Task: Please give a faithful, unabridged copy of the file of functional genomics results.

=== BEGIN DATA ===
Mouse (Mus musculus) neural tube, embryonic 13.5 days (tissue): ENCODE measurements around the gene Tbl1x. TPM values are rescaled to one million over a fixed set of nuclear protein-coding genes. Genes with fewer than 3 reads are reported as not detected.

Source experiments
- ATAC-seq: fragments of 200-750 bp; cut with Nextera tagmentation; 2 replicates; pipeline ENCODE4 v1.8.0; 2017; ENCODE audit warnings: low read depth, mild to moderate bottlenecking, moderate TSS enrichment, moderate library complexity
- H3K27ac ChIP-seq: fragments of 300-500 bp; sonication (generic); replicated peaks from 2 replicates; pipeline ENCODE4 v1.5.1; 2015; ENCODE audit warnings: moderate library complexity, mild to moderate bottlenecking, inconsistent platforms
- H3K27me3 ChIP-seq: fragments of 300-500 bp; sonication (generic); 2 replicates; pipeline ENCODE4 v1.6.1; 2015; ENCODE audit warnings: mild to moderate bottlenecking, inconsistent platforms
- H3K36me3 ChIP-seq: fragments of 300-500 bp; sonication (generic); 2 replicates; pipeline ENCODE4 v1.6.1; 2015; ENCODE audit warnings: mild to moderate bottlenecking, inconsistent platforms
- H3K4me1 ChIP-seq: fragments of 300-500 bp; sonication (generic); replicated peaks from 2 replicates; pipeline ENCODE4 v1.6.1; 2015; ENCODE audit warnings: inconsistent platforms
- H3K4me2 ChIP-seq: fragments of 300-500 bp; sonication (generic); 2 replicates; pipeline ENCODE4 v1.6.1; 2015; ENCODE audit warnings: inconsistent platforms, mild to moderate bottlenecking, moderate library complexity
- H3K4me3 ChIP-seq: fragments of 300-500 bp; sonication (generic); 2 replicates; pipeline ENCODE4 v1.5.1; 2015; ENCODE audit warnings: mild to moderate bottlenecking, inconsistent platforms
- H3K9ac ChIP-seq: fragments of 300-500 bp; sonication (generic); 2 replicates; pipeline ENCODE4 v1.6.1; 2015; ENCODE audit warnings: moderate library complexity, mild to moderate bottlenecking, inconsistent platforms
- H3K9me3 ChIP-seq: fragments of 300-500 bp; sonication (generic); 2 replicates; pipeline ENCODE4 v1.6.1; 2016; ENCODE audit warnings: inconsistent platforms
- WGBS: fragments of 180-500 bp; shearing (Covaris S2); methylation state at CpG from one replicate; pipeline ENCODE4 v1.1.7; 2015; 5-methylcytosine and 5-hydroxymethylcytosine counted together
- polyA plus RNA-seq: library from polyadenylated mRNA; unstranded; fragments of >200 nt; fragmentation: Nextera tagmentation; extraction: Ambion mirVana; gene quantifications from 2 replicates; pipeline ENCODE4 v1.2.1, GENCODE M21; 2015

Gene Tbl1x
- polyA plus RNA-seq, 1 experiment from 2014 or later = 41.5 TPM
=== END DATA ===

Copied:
Mouse (Mus musculus) neural tube, embryonic 13.5 days (tissue): ENCODE measurements around the gene Tbl1x. TPM values are rescaled to one million over a fixed set of nuclear protein-coding genes. Genes with fewer than 3 reads are reported as not detected.

Source experiments
- ATAC-seq: fragments of 200-750 bp; cut with Nextera tagmentation; 2 replicates; pipeline ENCODE4 v1.8.0; 2017; ENCODE audit warnings: low read depth, mild to moderate bottlenecking, moderate TSS enrichment, moderate library complexity
- H3K27ac ChIP-seq: fragments of 300-500 bp; sonication (generic); replicated peaks from 2 replicates; pipeline ENCODE4 v1.5.1; 2015; ENCODE audit warnings: moderate library complexity, mild to moderate bottlenecking, inconsistent platforms
- H3K27me3 ChIP-seq: fragments of 300-500 bp; sonication (generic); 2 replicates; pipeline ENCODE4 v1.6.1; 2015; ENCODE audit warnings: mild to moderate bottlenecking, inconsistent platforms
- H3K36me3 ChIP-seq: fragments of 300-500 bp; sonication (generic); 2 replicates; pipeline ENCODE4 v1.6.1; 2015; ENCODE audit warnings: mild to moderate bottlenecking, inconsistent platforms
- H3K4me1 ChIP-seq: fragments of 300-500 bp; sonication (generic); replicated peaks from 2 replicates; pipeline ENCODE4 v1.6.1; 2015; ENCODE audit warnings: inconsistent platforms
- H3K4me2 ChIP-seq: fragments of 300-500 bp; sonication (generic); 2 replicates; pipeline ENCODE4 v1.6.1; 2015; ENCODE audit warnings: inconsistent platforms, mild to moderate bottlenecking, moderate library complexity
- H3K4me3 ChIP-seq: fragments of 300-500 bp; sonication (generic); 2 replicates; pipeline ENCODE4 v1.5.1; 2015; ENCODE audit warnings: mild to moderate bottlenecking, inconsistent platforms
- H3K9ac ChIP-seq: fragments of 300-500 bp; sonication (generic); 2 replicates; pipeline ENCODE4 v1.6.1; 2015; ENCODE audit warnings: moderate library complexity, mild to moderate bottlenecking, inconsistent platforms
- H3K9me3 ChIP-seq: fragments of 300-500 bp; sonication (generic); 2 replicates; pipeline ENCODE4 v1.6.1; 2016; ENCODE audit warnings: inconsistent platforms
- WGBS: fragments of 180-500 bp; shearing (Covaris S2); methylation state at CpG from one replicate; pipeline ENCODE4 v1.1.7; 2015; 5-methylcytosine and 5-hydroxymethylcytosine counted together
- polyA plus RNA-seq: library from polyadenylated mRNA; unstranded; fragments of >200 nt; fragmentation: Nextera tagmentation; extraction: Ambion mirVana; gene quantifications from 2 replicates; pipeline ENCODE4 v1.2.1, GENCODE M21; 2015

Gene Tbl1x
- polyA plus RNA-seq, 1 experiment from 2014 or later = 41.5 TPM